Adler and Kim call in a variety of similarly-talented musical guests who flow seamlessly into and out of the varied musical proceedings. The two pieces featuring guitarist Robert Lanzetti and electric bassist Nathan Goheen are about as different from one another as can be. The title track starts out in a somewhat oblique art-rock mode (think John Greaves' and Peter Blegvad's great 'Kew Rhone' LP) before cutting loose with an unexpectedly heady dose of guitar-fuelled jazz-rock, while the instrumental ‘Blindfolded’ is a dark, foreboding rubato soundscape dotted with melodies essayed by Adler’s fragile-sounding melodica. The tracks with the great pianist Frank Carlberg include a pair of relatively spacious, slow-moving free improvisations (‘Out Beyond Ideas,’ and ‘Cold Mountain Path’) that evoke images of deep forests and solitary contemplation. Carlberg’s own piece, ‘Incredible Urge,’ frames Anselm Hollo’s text in a whimsically stilted piano line that suggests both Monk and Erik Satie, though Adler’s beautifully detailed jazz drumming pushes Carlberg over into the Monk end of the equation. The knotty rhythms and noir-ish harmonies evident in Carlberg’s solos on ‘The Man Who Wasn’t There’ are pleasantly reminiscent of those of his mentor, Ran Blake.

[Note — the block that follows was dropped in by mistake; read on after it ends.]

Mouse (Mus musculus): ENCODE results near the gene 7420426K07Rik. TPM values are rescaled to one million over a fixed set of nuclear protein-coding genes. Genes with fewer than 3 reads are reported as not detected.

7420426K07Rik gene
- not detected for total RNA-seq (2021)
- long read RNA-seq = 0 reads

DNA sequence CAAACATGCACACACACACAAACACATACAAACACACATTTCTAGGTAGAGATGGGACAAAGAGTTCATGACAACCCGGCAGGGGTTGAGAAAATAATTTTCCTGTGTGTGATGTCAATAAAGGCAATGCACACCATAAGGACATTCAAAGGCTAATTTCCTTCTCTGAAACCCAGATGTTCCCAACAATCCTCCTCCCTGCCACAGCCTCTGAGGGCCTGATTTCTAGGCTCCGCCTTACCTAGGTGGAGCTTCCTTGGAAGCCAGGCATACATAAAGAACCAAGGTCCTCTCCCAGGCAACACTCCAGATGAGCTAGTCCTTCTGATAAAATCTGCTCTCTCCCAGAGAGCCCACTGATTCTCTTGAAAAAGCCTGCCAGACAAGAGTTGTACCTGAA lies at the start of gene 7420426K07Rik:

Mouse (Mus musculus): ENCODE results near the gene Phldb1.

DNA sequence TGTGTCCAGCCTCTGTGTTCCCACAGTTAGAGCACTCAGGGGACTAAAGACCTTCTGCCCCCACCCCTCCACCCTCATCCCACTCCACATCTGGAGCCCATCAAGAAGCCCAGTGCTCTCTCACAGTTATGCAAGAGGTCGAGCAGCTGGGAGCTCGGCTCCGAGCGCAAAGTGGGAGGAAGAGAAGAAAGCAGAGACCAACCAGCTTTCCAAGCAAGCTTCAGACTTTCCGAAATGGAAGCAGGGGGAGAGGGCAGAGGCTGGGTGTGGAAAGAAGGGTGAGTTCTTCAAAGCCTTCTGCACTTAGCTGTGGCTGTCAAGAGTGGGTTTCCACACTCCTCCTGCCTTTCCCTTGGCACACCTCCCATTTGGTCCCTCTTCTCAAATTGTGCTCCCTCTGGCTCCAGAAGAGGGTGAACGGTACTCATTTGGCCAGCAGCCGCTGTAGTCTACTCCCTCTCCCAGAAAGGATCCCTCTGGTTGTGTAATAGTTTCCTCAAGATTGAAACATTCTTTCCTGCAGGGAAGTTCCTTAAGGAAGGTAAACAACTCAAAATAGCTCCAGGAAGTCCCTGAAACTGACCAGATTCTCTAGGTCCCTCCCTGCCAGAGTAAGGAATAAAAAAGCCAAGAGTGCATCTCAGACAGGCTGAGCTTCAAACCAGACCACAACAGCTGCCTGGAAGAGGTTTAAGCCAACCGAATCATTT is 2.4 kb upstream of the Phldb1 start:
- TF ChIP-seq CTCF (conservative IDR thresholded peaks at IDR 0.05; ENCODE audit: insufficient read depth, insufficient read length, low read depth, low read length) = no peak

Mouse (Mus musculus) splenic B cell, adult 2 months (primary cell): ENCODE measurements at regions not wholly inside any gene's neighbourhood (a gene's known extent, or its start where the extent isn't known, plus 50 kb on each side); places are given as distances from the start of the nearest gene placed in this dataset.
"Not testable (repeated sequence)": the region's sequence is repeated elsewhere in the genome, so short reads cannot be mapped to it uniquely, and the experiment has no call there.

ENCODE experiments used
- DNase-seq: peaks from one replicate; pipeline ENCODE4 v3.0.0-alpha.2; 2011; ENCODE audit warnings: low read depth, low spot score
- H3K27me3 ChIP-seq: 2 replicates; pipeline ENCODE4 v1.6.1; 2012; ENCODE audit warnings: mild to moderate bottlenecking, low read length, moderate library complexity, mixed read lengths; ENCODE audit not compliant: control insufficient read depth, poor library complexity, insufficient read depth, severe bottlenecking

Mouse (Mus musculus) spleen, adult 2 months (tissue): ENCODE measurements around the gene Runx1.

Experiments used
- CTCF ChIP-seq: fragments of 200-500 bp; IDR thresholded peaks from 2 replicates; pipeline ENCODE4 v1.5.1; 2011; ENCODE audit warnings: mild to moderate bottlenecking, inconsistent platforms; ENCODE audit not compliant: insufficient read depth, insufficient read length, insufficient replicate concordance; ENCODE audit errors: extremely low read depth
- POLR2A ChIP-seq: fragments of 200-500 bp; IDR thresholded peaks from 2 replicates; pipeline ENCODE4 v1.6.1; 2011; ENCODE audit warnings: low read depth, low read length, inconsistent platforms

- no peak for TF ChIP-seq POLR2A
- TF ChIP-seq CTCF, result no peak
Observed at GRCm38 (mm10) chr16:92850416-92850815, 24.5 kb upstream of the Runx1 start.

Though I was totally unfamiliar with Carmen Staaf, the other pianist featured on “The Singing Image of Fire,” she repeatedly delivers the goods throughout this recording. Blessed with impressive technique and finely-tuned musical instincts, Staaf really shines with glittering improvisations full of unexpected twists and turns on ‘In Our Idleness’ and ‘Courteous to the Ant.’ She sounds a little like Chick Corea on the vaguely Latin-sounding ‘I Felt Love.’ While these tunes represent the jazz-oriented side of Prana Trio’s vast musicscape, ‘Kangbyunsalja’ comes from an entirely different place. A setting for the words of the Korean poet So Wal Kim, the music has an Asian tonality and a decidedly ritualistic feel, featuring Staaf on accordion (which she plays beautifully) backed by Adler’s malleted toms and gongs. Throughout “The Singing Image of Fire,” Sunny Kim’s voice sings, murmurs, cajoles, and whispers with intelligence, clarity, and beauty. While she has more than enough chops to run away with the show, Kim is an equal partner in this collaboration with Adler. Their music seems perfectly balanced, despite the rotating cast of accompanists. Redolent of a variety of musical approaches, influences, and styles, including free-improv, densely harmonized modern jazz, art-rock, ethnic and folk music, and avant classical “The Singing Image of Fire,” at times, sounds like some great lost recording on the ECM label.